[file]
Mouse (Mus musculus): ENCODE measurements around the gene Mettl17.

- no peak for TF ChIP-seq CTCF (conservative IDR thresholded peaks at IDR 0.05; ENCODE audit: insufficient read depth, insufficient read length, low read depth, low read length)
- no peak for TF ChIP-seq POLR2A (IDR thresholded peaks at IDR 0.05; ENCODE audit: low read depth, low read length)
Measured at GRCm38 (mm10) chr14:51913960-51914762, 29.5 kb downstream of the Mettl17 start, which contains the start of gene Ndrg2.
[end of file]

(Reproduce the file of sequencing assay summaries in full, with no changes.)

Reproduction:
Mouse (Mus musculus): ENCODE measurements around the gene Mettl17.

- no peak for TF ChIP-seq CTCF (conservative IDR thresholded peaks at IDR 0.05; ENCODE audit: insufficient read depth, insufficient read length, low read depth, low read length)
- no peak for TF ChIP-seq POLR2A (IDR thresholded peaks at IDR 0.05; ENCODE audit: low read depth, low read length)
Measured at GRCm38 (mm10) chr14:51913960-51914762, 29.5 kb downstream of the Mettl17 start, which contains the start of gene Ndrg2.